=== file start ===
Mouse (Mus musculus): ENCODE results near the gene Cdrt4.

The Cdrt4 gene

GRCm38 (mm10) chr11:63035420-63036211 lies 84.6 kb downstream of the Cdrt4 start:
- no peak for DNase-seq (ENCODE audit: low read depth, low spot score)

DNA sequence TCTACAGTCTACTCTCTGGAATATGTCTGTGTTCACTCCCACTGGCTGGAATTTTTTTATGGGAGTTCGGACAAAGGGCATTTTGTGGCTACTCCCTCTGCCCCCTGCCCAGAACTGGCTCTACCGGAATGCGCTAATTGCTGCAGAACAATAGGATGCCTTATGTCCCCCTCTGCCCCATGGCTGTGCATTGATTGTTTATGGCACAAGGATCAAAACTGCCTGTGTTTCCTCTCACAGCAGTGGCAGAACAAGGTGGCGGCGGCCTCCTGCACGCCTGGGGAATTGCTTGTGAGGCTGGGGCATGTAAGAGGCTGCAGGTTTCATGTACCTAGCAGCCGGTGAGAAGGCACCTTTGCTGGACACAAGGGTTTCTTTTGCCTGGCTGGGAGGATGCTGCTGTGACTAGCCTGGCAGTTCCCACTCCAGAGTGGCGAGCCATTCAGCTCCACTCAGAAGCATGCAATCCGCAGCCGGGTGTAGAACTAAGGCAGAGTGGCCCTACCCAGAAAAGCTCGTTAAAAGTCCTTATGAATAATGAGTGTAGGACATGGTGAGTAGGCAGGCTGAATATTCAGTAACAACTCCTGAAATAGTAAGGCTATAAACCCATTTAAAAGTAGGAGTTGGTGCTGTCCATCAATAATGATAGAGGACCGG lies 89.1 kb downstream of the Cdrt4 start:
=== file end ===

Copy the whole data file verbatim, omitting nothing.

Mouse (Mus musculus): ENCODE results near the gene Cdrt4.

The Cdrt4 gene

GRCm38 (mm10) chr11:63035420-63036211 lies 84.6 kb downstream of the Cdrt4 start:
- no peak for DNase-seq (ENCODE audit: low read depth, low spot score)

DNA sequence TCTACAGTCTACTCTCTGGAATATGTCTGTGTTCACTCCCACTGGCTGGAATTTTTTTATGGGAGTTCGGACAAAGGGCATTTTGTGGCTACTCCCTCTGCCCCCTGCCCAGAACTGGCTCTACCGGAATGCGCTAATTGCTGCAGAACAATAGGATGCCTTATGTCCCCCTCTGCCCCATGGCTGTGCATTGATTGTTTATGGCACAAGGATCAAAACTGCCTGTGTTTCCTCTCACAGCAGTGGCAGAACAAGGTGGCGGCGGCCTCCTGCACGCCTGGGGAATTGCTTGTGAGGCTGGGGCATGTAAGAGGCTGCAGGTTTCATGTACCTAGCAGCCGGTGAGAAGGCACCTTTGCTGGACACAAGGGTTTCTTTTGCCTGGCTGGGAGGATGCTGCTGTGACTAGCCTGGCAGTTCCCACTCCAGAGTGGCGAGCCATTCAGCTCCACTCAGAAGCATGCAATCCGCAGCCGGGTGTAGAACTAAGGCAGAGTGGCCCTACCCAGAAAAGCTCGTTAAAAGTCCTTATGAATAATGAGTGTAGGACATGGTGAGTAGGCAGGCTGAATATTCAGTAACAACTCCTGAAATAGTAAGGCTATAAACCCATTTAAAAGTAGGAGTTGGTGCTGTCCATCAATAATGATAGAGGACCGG lies 89.1 kb downstream of the Cdrt4 start: